3 Most Common Sales Objections and Proven Ways to Overcome Them
Benjamin Franklin said there were only two things certain in life: death and taxes. Personally, I’d add a couple of more positions to the list but for the worth of this article I’ll limit myself to only one: sales objections. Don’t even get me started on telesales in specific.
The good thing is that sales objections can be overcome, just as any other objections actually. All it takes is some practice in taking “no” as an answer rather than pretending you didn’t hear and continuing your talk.
“An objection is not a rejection; it is simply a request for more information.”
– Bo Bennett.
So what are the most common sales objections?
Let’s take a closer look at the most frequent sales objections reps face together with ways to overcome them.
‘It’s not the right moment to talk.’
Is there ever a good time for a call with a sales person? You’d think “not”, but actually there are studies proving that there are certain times during the week that people are more likely to pick up the phone and have a meaningful conversation with a sales representative.
Following research by LeadsResponseManagement.org, it’s best to make cold calls either between 8 and 9 am, or in the afternoon when we most likely pack our stuff from and count minutes to get home from work, that is around 4-5pm.
Days of the week are equally important. Did you know that the best days for calls are Wednesdays and Thursdays? Alright, but that’s not a complete solution for time objection – that only works as a precaution.
What should you do when this objection hits you right between the eyes then? The best option would be to empathize a little bit, relate to the lead’s or client’s situation, and schedule another call for more convenient time. You can easily add a reschedule while still on the call if you use a cloud telephony tool like CrazyCall. Read this post to learn more about this feature.
‘We’re not interested in your offer.’
Well, this sale objection is a little bit more complicated, as there’s more than one reason behind it. Here’s a few most obvious ideas. So the person you’re calling either uses something different, doesn’t require such product or service at all, or doesn’t have enough money to invest in your solution.
Let’s focus on them for a minute:
‘We use a different product.’
If the person you’re calling is happy with the product he or she already uses, well, then there’s not much you can do. You may try to present your product as better option, but that could bring no result. And it could potentially put your company in the bad light, too.
What you can do is talk in general, ask how that product works for your lead’s organization, how long they’ve been using it. After all, you can’t be completely sure that your offer will be as great solution for them as you think. Still, you can use this opportunity to learn what your leads value in the other product or solution and use this knowledge to improve your offer in the future.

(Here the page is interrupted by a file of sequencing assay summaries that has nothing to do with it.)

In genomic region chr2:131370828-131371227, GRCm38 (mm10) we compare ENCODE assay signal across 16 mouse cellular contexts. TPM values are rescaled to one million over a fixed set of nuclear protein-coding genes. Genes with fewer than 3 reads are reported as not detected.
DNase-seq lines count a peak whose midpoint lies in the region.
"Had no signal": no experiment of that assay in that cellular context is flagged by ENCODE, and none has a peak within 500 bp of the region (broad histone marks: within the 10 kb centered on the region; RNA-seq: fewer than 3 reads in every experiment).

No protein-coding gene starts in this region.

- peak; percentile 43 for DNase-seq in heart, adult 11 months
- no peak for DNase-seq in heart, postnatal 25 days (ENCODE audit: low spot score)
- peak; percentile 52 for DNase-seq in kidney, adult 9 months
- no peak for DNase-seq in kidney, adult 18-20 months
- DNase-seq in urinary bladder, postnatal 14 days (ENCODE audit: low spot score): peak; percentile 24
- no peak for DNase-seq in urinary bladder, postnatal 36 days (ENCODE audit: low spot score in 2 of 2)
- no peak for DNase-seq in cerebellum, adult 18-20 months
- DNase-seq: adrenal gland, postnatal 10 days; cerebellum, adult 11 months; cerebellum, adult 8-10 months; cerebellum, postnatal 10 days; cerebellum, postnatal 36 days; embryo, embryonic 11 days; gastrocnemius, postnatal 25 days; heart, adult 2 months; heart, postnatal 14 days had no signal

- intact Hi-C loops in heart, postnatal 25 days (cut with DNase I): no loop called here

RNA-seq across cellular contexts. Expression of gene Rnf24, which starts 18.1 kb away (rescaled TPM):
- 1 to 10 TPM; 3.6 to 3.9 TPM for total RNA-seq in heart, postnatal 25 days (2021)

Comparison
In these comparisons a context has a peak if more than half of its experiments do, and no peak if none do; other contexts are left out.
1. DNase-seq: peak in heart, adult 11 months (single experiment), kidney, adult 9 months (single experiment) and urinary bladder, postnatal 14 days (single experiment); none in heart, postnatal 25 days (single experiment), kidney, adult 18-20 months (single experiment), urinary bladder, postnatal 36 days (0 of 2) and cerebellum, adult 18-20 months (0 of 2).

‘We don’t need such a product at all.’
There’s definitely more space to maneuver.
The best option would be to focus on asking questions. You literally can’t create any persuasive strategy without knowledge. So instead of pushy sales, try to use this opportunity to learn as much as you can about your lead’s situation, pains and urgencies. These insights can help you to adjust your offering in the long run.
Be as attentive and supportive as you can – this will help to build positive associations with your brand and product, which may result in sale at some point.
‘We don’t have the financial means to invest in your product.’
As Erica Stritch noticed in 7 Ways to Deal with Price Objections, such objections in sales often mask other, non-money issues that lie under the surface.
First of all, make sure you know what you’re really dealing with. Try to uncover the actual objection by asking something along the lines of “If money were no object, would you like to try our solution out?” as Leslie Ye suggests on the Hubspot blog.
But if price is the real obstacle, don’t try to reduce it by all means. Rather focus your attention on highlighting your product’s value. This strategy won’t call into questions the fact that your offer is worth its price. You can always change the package of your offering, so it could get closer to the price your lead can afford. But the most important thing is not to get discouraged and continue your conversation.
‘We haven’t ever heard about your company.’
Familiarity builds trust, that’s a fact. Research by Business Insider suggests that consumers need on average 3 contacts with your brand before they’re ready to buy from you.
So if you hear something along the above lines, then it’s a clear message that your lead doesn’t know you at all. He or she may use excuses like ‘your company isn’t local to us’ or ‘you’re too small for us’, but it all boils down to the fact that you need to convince them that you’re worth their time.
Make sure your potential clients get a chance to hear about your company before speaking to you. Is your website up to date, do you run a blog and social media accounts, are you active on the local business scene? If not, then it’s time to catch up NOW. Remember to collect your clients’ reviews and testimonials, show off your case studies, awards and other achievements. This will all help to build trust in your brand and offer.
Overcoming sales objections is possible
There is no single objection that can’t be overcome, one way or another. Sure, sometimes it requires a little more time than you’ve been given. But it’s just the matter of practice. Every skill requires a certain time and practice to perfect it.
Don’t be too pushy though, trying to overcome your lead’s refuses and objections. It’s easy to cross the fragile line and completely lose any chance for sale and rescue your relationship. Try to find a balance and always listen carefully to what your leads tell you — it will pay off!